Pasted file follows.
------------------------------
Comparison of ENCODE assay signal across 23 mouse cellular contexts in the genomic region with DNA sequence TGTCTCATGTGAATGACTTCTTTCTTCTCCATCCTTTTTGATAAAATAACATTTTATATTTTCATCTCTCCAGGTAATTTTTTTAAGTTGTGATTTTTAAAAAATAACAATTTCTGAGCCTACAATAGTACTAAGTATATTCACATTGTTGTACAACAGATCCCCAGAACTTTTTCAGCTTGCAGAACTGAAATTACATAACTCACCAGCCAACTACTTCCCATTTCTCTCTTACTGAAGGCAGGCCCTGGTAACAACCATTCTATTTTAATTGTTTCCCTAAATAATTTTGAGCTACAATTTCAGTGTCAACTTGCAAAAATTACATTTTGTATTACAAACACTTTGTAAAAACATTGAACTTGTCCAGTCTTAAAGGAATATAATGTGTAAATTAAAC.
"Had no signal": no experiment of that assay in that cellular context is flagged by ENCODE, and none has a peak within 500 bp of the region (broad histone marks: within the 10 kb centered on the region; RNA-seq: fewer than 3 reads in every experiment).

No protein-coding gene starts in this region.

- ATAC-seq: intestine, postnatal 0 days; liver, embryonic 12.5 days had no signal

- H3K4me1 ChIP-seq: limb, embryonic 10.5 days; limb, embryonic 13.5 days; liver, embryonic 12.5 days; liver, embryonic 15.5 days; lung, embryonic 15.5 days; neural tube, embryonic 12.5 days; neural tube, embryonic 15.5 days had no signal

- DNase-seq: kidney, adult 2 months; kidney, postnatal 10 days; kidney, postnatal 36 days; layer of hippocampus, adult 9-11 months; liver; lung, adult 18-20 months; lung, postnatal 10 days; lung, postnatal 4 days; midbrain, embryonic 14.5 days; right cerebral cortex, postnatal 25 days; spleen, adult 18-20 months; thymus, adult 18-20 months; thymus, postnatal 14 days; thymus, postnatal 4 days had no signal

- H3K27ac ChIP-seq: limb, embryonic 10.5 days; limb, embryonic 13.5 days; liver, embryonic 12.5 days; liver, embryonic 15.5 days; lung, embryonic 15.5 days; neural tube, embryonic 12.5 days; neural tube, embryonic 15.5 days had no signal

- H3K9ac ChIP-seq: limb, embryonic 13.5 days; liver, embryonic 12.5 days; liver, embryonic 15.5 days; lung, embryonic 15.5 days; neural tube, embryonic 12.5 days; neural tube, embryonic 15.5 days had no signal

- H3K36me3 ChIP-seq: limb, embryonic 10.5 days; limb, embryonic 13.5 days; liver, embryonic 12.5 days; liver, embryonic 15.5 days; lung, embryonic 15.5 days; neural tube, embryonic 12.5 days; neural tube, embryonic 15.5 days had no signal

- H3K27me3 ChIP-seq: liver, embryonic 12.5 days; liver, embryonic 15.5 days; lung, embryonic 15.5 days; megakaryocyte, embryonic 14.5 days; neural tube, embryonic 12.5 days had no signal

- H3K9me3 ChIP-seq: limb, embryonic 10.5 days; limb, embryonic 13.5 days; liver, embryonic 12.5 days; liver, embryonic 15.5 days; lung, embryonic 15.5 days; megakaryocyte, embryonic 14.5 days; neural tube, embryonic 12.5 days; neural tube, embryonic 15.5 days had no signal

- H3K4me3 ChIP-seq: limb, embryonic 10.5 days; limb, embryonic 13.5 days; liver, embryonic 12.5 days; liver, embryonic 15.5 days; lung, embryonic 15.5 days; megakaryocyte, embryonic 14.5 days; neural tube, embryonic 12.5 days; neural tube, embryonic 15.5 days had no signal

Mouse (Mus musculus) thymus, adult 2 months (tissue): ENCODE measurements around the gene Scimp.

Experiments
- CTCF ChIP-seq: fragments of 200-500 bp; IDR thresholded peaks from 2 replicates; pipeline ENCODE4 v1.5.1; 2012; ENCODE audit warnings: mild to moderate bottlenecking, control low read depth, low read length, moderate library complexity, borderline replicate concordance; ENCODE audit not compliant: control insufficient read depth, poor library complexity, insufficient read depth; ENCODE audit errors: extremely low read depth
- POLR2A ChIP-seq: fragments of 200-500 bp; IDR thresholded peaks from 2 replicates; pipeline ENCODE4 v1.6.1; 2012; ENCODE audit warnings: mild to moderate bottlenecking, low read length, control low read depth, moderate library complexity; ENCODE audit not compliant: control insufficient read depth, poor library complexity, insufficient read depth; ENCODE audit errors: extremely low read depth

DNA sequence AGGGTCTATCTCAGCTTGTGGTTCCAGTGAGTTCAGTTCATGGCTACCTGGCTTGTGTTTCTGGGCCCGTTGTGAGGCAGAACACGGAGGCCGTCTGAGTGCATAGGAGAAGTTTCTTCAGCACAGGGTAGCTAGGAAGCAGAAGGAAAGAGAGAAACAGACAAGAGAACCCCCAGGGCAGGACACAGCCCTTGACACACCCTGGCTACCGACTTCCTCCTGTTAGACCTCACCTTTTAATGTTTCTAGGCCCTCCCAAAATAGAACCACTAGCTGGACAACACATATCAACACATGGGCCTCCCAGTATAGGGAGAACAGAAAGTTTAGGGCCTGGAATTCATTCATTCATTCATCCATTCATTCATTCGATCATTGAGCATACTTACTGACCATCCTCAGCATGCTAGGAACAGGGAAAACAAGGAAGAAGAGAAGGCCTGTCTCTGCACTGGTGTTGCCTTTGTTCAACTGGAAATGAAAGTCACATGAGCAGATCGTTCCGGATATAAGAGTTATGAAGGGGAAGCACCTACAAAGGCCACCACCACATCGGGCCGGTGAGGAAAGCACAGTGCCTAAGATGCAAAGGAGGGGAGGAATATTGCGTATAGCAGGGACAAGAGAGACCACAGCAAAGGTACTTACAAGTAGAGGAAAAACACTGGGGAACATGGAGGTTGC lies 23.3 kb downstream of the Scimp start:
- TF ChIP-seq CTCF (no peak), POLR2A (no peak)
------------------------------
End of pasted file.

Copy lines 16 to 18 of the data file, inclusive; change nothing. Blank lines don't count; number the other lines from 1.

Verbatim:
- POLR2A ChIP-seq: fragments of 200-500 bp; IDR thresholded peaks from 2 replicates; pipeline ENCODE4 v1.6.1; 2012; ENCODE audit warnings: mild to moderate bottlenecking, low read length, control low read depth, moderate library complexity; ENCODE audit not compliant: control insufficient read depth, poor library complexity, insufficient read depth; ENCODE audit errors: extremely low read depth

DNA sequence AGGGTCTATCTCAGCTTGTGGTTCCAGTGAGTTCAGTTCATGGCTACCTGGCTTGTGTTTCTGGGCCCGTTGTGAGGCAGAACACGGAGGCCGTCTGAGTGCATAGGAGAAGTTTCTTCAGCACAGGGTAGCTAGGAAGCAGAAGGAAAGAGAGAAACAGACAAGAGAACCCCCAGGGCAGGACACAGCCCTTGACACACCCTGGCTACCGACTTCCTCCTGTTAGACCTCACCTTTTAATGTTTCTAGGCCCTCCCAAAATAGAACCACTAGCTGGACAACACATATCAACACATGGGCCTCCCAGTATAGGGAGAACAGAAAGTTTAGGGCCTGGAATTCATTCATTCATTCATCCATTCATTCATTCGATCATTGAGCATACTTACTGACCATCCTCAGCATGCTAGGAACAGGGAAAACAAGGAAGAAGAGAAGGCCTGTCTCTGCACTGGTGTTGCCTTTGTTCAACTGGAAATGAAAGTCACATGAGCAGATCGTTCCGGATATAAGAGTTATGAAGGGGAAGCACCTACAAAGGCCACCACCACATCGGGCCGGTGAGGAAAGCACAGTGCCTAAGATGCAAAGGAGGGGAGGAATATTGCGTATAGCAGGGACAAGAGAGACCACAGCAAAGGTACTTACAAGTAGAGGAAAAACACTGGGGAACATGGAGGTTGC lies 23.3 kb downstream of the Scimp start:
- TF ChIP-seq CTCF (no peak), POLR2A (no peak)